The authors believe that their approach could be used to identify areas that are climatically suitable, but where habitat may have been degraded by human activities. The RSPB plans to use this new research as one of a number of measures of how ‘favourable’ breeding bird populations are in Great Britain as it provides an objective measure against which to assess species’ ranges or distributions.

This is important as it helps the RSPB to quantify Favourable Conservation Status and standardize methodology for its assessment. Favourable Conservation Status is an important political standard set for the conservation of migratory species under the Bonn Convention, and for habitats and species protected by EU Nature Directives.

Dr Gillian Gilbert, of the RSPB and one of the study’s co-authors, said, “This work could help to target where habitat and species restoration actions might lead to the return of historically lost species, or even to novel colonists.”

The authors are now planning to extend their approach to also evaluate species’ population sizes, which they hope will lead to lead to unified population targets for species across Great Britain.

Download or read the paper Using indices of species’ potential range to inform conservation status here

The State of the UK’s Birds 2020

From BTO

The State of UK’s Birds reports have provided an annual overview of the status of breeding and non-breeding bird species in the UK and its Overseas Territories since 1999. This year’s report highlights the continuing poor fortunes of the UK’s woodland birds.

SUKB collates data from annual, periodic and one-off surveys and monitoring studies of birds, such as the Breeding Bird Survey (BBS), Rare Breeding Birds Panel (RBBP), the Wetland Bird Survey (WeBS), Seabird Monitoring Programme (SMP) and Goose and Swan Monitoring Programme (GSMP). In addition, the 2020 report also includes results from the Nest Record Scheme, Constant Effort Sites (CES) Scheme and Re-trapping Adults for Survival (RAS) Scheme, the latter two schemes collecting demographic information through the efforts of bird ringers.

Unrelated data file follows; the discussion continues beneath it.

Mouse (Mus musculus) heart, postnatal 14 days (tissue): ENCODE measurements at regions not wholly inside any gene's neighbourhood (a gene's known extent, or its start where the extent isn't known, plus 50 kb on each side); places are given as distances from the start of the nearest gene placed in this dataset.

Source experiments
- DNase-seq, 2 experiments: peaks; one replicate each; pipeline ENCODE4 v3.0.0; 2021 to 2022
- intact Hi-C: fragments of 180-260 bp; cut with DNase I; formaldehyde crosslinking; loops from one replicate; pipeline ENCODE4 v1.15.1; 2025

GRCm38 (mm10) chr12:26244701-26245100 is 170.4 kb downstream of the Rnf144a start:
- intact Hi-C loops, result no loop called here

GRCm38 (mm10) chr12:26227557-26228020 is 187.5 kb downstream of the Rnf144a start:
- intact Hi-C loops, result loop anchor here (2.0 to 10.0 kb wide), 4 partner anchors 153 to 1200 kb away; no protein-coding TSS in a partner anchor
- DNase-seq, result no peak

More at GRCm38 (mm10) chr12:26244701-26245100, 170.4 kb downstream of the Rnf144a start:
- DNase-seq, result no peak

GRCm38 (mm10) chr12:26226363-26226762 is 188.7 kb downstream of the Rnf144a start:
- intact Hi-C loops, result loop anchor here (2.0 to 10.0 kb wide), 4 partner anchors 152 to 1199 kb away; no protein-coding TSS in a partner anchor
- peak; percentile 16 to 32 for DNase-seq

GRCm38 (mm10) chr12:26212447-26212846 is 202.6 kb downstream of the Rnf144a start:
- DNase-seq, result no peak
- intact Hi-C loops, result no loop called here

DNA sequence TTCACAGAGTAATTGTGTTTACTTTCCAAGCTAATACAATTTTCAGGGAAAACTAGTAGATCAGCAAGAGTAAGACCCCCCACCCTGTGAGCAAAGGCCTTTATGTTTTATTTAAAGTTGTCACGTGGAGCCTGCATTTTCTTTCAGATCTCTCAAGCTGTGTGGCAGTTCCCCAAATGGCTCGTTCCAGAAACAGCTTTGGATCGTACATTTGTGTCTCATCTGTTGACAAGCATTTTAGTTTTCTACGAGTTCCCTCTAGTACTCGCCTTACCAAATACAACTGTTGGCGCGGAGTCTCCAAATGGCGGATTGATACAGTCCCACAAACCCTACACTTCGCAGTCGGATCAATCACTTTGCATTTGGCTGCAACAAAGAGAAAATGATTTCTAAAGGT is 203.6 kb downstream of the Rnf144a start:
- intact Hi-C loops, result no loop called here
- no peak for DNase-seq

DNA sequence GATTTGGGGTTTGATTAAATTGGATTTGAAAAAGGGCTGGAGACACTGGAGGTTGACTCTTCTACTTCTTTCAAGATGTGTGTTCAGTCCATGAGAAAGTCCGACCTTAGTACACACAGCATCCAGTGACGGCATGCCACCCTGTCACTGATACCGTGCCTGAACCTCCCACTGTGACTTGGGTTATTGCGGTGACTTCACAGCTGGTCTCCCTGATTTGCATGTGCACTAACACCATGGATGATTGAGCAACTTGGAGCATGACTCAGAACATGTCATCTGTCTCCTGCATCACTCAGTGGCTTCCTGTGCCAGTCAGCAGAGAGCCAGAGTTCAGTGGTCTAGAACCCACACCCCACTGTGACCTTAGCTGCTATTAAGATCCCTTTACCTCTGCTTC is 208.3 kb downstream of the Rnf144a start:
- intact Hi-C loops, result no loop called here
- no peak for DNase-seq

The report takes information from these and other schemes, research and surveys and delivers information at a country-specific scale, as well as providing an overview for the UK as a whole.

Volunteers play an essential role in bird monitoring in the UK, by donating their time, energy and expertise. The data they collect are vital for conservation, tracking changes in populations and supporting policy development. This year, many monitoring schemes have been adversely affected by the global COVID-19 pandemic and we want to say a special thank you to all of our volunteers for their continued support through this difficult time. Their skill, effort and dedication deserve huge recognition.

Woodland species

This year’s report highlights the continuing poor fortunes of the UK’s woodland birds. The UK Wild Bird Populations Indicator for woodland species show a long-term decline of 27% since the early 1970s, with declines of 7% evident over just the last five years. More worryingly, when looking at individual trends within the report, some specialist woodland birds have declined dramatically, including willow tit with a 94% decline since 1970 as illustrated by the joint Common Birds Census / Breeding Bird Survey UK-wide trend.

After worrying declines in breeding tawny owl populations were flagged-up by the Breeding Bird Survey, BTO launched targeted survey work on this species during 2018 and 2019. SUKB reports on some of the results from this research, which revealed a decline in site occupancy from 65% in 2005 to 53% in 2018/19. The BTO work has also sought to understand some of the reasons for this change in fortunes.

Results at different scales